“What do you with a girl who has journeyed to the Land of the Dead (Canada), has consorted with savages, left her soul on an island inhabited by demons, given birth to a fish, disappeared into a labyrinth of dreams and turned into a bear? At best, if I return to the place I once called home, I will be a spectacle. Now I have no home nor self nor soul.” (from Elle, by Douglas Glover, Goose Lane, 2003)
When, on p.167, I reached this passage in Douglas Glover’s novel, Elle, I thought: oh, I’m so glad someone’s put things into context because for a moment I feared I might be losing my mind… not that that would have stopped me reading. The book was, despite my confusion at times, unputdownable for its quirky take on history and its sensuous imagery mixed with perfectly pitched satirical elements.
Its shape takes the form of an anti-quest, best explained in Elle’s words:
“… You go on a journey, but instead of returning you find yourself frozen on the periphery, the place between places, in a state of being neither one nor the other. Instead of a conquering hero, you become a clown or fuel for the pyre or the subject of folk tales.”
In a nutshell:
A wealthy and young nymphomaniac slightly bored tart living in 16th century France, who has disappointed her father (seems he disapproves of rampant lustfulness), sends her to Canada on one of Jacques Cartier’s ships. On board, she’s soon at it with a handsome but seasick tennis player—mostly to distract herself from a raging toothache (a tooth later removed by tying one end of a string to it and the other to a dog named Leon, who is then encouraged to jump overboard, taking the tooth with him).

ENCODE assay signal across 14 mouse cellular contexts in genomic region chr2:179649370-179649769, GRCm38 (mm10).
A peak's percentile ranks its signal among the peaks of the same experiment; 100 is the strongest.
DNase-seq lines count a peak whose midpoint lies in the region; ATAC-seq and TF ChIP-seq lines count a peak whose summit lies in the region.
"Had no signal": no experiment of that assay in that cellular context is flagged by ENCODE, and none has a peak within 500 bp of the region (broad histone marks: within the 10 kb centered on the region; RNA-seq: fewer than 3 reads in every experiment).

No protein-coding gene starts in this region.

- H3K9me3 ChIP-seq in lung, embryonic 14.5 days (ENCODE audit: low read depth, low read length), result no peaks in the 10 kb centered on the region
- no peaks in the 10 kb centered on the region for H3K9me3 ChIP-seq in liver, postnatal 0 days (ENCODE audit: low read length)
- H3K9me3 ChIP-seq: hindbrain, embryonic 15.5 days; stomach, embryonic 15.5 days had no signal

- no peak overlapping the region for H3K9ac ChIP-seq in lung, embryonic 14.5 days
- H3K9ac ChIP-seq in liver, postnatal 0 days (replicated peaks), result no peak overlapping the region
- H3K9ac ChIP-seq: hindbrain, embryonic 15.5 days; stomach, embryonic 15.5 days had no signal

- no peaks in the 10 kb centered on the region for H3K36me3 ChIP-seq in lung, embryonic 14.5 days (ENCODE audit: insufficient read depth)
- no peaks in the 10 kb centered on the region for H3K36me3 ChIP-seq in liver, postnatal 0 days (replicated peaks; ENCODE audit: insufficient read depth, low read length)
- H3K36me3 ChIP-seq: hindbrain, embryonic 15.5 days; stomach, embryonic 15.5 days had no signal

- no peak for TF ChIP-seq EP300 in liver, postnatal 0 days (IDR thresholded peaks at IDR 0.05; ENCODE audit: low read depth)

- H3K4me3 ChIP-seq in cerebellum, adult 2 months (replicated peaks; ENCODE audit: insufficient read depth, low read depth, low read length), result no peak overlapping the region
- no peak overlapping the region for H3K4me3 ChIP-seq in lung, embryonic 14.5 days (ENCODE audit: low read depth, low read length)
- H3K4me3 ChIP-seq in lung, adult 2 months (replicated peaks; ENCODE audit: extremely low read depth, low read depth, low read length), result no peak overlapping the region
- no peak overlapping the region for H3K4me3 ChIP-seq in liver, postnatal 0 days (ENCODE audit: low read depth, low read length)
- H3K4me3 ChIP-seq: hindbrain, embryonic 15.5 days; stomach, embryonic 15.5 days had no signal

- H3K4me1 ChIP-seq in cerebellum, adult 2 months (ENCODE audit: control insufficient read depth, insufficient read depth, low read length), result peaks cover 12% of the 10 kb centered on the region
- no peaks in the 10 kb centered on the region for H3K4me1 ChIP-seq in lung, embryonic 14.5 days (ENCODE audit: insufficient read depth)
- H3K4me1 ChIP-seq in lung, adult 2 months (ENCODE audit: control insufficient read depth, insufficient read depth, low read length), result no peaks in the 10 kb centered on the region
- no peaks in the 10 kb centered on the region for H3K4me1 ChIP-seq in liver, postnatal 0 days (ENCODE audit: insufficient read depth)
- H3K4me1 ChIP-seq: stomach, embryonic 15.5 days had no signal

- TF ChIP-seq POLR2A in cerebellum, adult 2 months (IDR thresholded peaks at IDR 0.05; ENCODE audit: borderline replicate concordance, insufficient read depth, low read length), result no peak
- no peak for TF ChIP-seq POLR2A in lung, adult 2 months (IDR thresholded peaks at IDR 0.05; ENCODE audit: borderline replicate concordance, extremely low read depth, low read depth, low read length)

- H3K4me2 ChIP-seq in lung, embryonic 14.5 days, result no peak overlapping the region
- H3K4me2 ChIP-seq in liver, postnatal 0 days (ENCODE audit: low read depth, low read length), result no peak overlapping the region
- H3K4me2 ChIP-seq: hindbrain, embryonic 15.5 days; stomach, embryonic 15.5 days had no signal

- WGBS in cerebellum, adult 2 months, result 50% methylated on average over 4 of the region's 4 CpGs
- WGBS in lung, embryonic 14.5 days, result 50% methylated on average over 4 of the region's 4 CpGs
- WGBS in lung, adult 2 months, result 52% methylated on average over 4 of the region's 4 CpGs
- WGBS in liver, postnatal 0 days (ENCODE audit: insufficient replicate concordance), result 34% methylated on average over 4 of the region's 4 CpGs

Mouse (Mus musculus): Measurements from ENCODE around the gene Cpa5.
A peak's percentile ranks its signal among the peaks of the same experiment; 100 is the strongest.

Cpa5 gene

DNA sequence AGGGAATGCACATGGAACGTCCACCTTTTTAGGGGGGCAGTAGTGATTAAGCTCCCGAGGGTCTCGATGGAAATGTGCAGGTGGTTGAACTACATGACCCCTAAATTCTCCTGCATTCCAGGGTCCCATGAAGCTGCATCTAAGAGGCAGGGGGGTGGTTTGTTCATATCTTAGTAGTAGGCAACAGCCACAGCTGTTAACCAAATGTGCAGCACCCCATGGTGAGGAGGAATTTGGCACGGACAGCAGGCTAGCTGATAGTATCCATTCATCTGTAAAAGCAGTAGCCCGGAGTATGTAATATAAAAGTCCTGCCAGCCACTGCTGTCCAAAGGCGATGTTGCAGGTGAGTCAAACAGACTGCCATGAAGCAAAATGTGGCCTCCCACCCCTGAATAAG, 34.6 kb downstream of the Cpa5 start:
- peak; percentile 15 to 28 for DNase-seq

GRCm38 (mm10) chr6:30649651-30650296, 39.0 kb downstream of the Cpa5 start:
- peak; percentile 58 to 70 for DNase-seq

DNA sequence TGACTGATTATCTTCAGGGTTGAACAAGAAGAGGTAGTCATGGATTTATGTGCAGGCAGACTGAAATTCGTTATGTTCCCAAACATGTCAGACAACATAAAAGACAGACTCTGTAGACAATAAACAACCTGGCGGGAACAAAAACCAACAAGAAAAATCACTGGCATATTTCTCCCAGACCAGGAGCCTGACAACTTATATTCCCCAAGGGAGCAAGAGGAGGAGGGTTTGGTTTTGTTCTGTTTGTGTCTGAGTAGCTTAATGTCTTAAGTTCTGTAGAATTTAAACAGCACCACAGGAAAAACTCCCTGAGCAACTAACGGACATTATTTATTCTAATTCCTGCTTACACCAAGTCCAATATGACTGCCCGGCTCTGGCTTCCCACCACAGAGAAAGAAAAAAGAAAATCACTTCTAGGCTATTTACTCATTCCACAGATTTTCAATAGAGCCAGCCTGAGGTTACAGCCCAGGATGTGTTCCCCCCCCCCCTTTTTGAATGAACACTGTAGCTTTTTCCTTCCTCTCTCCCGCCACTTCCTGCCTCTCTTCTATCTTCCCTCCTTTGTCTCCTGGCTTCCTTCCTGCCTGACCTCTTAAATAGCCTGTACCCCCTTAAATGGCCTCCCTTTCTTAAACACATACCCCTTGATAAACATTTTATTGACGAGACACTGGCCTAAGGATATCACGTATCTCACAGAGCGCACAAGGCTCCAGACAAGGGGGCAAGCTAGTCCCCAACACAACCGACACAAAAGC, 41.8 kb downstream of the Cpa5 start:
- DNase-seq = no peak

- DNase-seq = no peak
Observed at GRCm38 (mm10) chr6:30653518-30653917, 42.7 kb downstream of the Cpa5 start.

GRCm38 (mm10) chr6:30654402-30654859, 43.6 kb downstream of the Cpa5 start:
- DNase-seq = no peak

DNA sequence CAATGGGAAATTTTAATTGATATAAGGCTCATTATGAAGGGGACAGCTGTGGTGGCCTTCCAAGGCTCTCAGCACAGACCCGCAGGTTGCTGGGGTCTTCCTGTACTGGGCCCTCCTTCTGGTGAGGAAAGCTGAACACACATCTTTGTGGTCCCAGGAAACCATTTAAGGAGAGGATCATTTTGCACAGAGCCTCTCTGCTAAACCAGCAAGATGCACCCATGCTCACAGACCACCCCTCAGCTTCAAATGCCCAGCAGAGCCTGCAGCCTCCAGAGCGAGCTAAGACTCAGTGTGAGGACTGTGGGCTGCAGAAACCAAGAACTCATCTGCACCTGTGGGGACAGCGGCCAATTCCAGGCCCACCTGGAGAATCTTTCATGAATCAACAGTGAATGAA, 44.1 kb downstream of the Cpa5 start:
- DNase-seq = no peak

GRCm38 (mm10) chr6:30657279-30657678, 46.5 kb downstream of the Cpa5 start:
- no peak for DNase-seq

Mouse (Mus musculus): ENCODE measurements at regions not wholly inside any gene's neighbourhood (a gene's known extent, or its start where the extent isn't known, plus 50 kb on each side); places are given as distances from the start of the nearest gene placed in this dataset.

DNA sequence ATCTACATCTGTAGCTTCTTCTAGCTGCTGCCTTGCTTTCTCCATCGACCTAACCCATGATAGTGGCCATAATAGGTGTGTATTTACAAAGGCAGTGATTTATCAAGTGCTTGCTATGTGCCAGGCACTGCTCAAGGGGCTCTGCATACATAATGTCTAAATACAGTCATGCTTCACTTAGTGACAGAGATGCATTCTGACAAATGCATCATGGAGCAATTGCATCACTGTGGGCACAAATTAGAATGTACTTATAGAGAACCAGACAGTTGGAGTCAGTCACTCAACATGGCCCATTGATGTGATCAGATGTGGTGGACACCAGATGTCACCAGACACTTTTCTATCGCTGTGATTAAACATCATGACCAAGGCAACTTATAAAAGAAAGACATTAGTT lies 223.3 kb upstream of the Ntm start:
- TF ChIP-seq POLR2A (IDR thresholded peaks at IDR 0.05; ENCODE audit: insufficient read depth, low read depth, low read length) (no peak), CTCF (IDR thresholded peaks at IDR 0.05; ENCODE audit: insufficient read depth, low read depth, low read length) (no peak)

Perceived as being more trouble than she’s worth, Elle is abandoned en route on a tiny island at the mouth of the St. Lawrence, along with her nurse and her lover. Soon after, they both die and she’s left alone to cope with the elements, hunger, and eventually a kind of weird dreamlike madness where she maybe/maybe not turns into a bear and maybe/maybe not gives birth to a fish. (One of the most beautiful scenes follows this ‘birth’ with Elle’s initial horror being replaced by love and the realization that the ‘creature’ will not live long; she then begins to tell it everything she knows…)
Eventually she befriends the indigenous people and ultimately comes to understand something of them, all of which leads to her transformation from acerbic child obsessed with trivialities to deeply thoughtful woman respectful of life and connected with the earth. It’s in this new, improved state that she returns to France to face a kind of culture shock of the soul.
What I loved:
Elle’s voice. She may be afraid, confused, possibly going doolally at times, but her delivery is consistent and crystal clear—casual almost—whether she’s reducing the most horrendous or inane events to brilliant satire, or being philosophical on the deepest level.
(Also loved the cover photo of a statue in Pere Lachaise Cemetery, in Paris; cover design by Chris Tompkins)
Richard, the tennis playing lover who does little more than build a tennis court (and rebuild it each time the tide goes out). He has almost no dialogue but is clearly, and cleverly, drawn by his actions; every scene with him in it made me laugh.
What I Questioned:
Possibly a few too many dreams. The story can be confusing at times—though this confusion parallels Elle’s experience, is essential, and works beautifully. However the dreams, and certainly the number of dreams, began to detract from the surreal-ness of her experience by virtue of their mundane-ness (I mean, we all have dreams).
Three Impressions Overall:
Memorable characters. Beautifully strange journey. Smart, subtle, and delicious humour.
From the Re-Run Series: originally posted March, 2010.